Huang Mingchuan graduated with a degree in Law from the National Taiwan University. In 1978, he traveled to New York to study painting and lithography before switching his focus to graphic photography in Los Angeles the following year. In 1982, he received the Grand Prize for the 1st Art Critics’ Award organised by Lion Art Monthly. He returned to Taiwan in 1998. During the 1990s, he directed public television programmes, documentaries, and several feature films such as The Man from West Island, BODO, and Flat Tyre. Since 2000, he has produced 100 Taiwanese Poets, Highlights from the New Wave of Taiwan Digital Art, and documentaries about artists including Liang Jenhung, Yuan Goangming, Shyu Rueishiann, and Hung Yi. In 2010, he directed five documentaries on authors born during the Japanese colonial period and wrote in Japanese: Huang Lingzhi, Jin Lian, Chen Chienwu, Lin Hengtai, andLo Lang. He completed two artist documentaries in 2011 entitled A Pungent Patriot: Dean-E Mei and Bloom Beyond Spring: Jun T. Lai. In 2012, he completed a series of oral history videos with five artists from Kaohsiung: Chen Shuitsai, Hsu Suchen, Lu Mingte, Lee Mingtse, and Liu Kengi.

Y.H.A. 30+ Young Hong Kong Artists Dialogue
Director: Machi (Hong Kong) ∣ 2010 ∣ 95 minutes ∣ Cantonese with Chinese and English subtitles
Screening followed by a discussion with director in Cantonese
                                     Thu 22 Aug, 6.30pm,Ying E Chi, 4/F, Foo Tak Building, 365 Hennessy Road, Wan Chai

This film weaves together nine interviews with Hong Kong artists of the same approximate age as its director, Machi, all born in the 1970s. After graduating from university, they must cope with an economic crisis and a society too rigid to tolerate those who diverge from the mainstream. Pursuing a career in art under such circumstances seems an arduous task. How does one survive as an artist in Hong Kong?

Machi earned a BA in Fine Arts and an MA in Philosophy from The Chinese University of Hong Kong. In recent years he has focused on video art, but he also works in theatrical video, art documentary, and art direction for film. Extending his art practice into education, he is currently the Programme Leader of the Film and Digital Arts curriculum at HKICC Lee Shau Kee School of Creativity. In 2008, Machi began to develop his observations about the paradoxical circumstances faced by young Hong Kong artists into his most recent project Y.H.A. 30+ Hong Kong Young Artist Dialogue. It premiered at the Hong Kong Independent Film Festival and has been shown in Beijing, Shanghai, Singapore, Taiwan, Japan, Finland, Sweden, and Norway.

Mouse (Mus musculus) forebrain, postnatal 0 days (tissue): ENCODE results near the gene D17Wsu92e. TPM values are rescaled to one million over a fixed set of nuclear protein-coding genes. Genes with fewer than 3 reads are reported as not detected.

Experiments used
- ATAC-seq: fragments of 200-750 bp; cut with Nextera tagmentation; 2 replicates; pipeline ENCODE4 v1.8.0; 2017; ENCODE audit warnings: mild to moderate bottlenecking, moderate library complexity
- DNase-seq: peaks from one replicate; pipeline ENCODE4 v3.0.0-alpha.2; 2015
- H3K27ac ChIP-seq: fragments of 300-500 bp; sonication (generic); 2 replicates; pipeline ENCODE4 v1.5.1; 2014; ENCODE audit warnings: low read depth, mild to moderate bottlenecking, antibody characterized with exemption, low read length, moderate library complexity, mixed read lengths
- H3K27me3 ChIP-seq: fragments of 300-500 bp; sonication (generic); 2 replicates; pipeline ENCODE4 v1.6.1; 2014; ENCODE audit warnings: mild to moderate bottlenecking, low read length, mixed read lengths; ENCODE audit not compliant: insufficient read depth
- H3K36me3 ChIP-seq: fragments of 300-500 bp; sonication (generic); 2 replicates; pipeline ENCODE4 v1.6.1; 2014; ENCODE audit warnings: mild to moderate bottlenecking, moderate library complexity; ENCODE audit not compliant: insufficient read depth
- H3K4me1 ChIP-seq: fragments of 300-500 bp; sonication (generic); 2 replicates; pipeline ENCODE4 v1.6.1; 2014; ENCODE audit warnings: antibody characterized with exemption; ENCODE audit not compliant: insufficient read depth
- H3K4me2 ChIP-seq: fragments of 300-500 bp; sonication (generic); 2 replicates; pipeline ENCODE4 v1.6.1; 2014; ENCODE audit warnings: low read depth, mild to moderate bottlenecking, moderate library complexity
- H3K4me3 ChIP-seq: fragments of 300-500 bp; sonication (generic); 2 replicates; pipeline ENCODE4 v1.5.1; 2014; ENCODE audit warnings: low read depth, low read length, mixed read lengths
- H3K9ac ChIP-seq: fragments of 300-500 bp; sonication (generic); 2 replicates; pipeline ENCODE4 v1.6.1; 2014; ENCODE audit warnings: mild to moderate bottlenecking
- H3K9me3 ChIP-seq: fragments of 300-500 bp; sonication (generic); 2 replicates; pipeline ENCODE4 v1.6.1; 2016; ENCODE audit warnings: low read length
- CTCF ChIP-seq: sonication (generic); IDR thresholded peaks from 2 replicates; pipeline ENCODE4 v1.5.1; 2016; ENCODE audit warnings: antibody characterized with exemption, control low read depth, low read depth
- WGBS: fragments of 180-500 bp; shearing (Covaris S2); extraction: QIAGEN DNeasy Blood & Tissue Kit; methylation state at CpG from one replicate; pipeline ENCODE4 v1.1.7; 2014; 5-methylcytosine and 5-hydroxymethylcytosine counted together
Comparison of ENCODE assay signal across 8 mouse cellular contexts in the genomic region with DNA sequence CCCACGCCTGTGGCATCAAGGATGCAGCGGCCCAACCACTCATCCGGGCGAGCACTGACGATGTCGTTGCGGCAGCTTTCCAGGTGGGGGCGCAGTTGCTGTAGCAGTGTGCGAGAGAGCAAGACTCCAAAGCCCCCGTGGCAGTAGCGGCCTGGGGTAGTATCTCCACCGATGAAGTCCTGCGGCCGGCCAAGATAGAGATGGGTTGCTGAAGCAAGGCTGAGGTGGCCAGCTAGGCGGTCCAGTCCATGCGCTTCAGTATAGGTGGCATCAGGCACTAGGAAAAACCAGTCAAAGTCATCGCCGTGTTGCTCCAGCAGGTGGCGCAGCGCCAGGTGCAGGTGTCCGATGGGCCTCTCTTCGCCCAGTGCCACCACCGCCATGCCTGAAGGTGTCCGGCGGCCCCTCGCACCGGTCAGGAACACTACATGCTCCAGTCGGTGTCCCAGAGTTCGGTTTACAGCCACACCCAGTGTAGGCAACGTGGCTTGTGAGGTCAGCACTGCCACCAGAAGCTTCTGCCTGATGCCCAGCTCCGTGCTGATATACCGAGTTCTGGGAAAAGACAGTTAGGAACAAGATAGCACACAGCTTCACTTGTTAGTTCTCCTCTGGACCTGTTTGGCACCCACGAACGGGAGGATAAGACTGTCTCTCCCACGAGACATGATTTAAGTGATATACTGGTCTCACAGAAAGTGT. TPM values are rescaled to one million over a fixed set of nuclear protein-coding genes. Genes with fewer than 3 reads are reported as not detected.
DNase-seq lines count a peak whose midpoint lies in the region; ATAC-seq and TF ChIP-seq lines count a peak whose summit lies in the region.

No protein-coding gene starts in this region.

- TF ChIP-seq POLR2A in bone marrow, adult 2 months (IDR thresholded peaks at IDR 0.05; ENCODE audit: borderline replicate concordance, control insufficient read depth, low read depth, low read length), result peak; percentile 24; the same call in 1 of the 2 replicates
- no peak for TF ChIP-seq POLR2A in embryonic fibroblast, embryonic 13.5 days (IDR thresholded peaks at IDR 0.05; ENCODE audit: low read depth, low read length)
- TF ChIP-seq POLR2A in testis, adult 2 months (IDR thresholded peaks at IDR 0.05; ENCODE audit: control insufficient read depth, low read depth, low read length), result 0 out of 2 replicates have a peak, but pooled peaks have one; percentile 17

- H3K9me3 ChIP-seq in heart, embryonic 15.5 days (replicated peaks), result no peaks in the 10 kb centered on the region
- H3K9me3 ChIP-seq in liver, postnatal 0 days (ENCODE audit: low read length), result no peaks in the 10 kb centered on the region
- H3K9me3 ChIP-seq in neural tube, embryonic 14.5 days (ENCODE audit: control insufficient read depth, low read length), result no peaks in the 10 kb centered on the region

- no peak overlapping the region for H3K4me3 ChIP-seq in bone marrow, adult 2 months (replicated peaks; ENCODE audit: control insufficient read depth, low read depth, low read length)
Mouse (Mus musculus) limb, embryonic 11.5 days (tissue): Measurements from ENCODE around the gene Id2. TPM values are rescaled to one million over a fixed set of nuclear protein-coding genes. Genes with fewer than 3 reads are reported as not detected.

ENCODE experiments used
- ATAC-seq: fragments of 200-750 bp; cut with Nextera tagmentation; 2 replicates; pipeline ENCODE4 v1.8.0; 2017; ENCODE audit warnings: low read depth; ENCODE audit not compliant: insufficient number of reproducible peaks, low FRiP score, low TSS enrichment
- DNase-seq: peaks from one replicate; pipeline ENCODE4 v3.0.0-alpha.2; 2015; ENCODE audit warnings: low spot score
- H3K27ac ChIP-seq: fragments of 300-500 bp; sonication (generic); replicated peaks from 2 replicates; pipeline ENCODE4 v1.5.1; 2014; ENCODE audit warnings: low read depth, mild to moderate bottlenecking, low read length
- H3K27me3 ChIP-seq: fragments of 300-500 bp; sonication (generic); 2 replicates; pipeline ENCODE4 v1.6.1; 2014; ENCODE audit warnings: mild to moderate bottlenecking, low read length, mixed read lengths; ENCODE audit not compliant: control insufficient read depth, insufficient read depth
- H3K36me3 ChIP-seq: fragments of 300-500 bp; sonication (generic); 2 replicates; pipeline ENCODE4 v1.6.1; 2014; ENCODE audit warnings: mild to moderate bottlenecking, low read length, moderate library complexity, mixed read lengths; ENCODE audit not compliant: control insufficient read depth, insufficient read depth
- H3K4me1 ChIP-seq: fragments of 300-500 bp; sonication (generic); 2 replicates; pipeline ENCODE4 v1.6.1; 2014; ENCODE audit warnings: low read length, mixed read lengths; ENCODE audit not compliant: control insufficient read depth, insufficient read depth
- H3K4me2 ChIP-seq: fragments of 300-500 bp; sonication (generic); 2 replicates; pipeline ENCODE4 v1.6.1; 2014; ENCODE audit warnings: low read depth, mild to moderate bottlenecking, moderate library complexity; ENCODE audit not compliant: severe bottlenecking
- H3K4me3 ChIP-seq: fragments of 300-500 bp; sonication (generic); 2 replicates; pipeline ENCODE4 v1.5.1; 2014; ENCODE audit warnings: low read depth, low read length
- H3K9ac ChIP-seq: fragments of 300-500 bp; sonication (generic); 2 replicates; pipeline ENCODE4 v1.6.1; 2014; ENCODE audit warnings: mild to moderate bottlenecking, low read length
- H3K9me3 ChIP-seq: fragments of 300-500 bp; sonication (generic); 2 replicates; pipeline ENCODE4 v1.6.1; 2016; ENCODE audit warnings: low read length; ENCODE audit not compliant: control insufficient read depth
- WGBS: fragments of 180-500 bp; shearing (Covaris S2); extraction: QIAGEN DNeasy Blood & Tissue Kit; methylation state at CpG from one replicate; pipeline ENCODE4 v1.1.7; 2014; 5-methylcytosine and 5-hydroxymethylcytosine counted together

Details of the film programme will be updated periodically.

‘Sites of Construction’ is financially supported by the Arts Capacity Development Funding Scheme of the Government of the Hong Kong Special Administrative Region.

Programme Partners: Asia Society Hong Kong Centre, Film Culture Centre, Hong Kong Arts Centre, Spring Workshop, Ying E Chi
Funded in part by: Burger Collection
Publication Partner: Yishu: Journal of Contemporary Chinese Art
Design Partner: 84000communications
Media Partner: House News

The content of this programme does not reflect the views of the Government of the Hong Kong Special Administrative Region.

This event is part of Sites of Construction


  • Trip to Korea | SoHo SoAp/Rain Damage | Sexual Healing | April is the Cruelest Month | Winter in Miami 2005
  • Yanguan Town | Dong
  • Cassandra’s Gift | As the Crow Flies
  • Figures of Thought | To Let the World in, Volume 1
  • 4 x 4 – Episodes of Singapore Art
  • Light and Belief
  • Avant Garde Liberation: The Huang Mingchuan Image Collection of the 1990s
Shigeko Kubota. "Trip to Korea", 1984. Courtesy Electronic Arts Intermix (EAI), New York.
Shigeko Kubota. "SoHo SoAp/Rain Damage", 1985. Courtesy Electronic Arts Intermix (EAI), New York.
Shigeko Kubota. "Sexual Healing", 1998. Courtesy Electronic Arts Intermix (EAI), New York.
Shigeko Kubota. "April is the Cruelest Month", 1999. Courtesy Electronic Arts Intermix (EAI), New York.
Shigeko Kubota. "Winter in Miami 2005", 2006. Courtesy Electronic Arts Intermix (EAI), New York.
To Let the World In, Volume 1
4 x 4 - Episodes of Singapore Art
Light and Belief
Herb & Dorothy
From Jean-Paul Sartre to Teresa Teng: Contemporary Cantonese Art in the 1980s
Avant Garde Liberation: The Huang Mingchuan Image Collection of the 1990s
Y.H.A. 30+ Young Hong Kong Artists Dialogue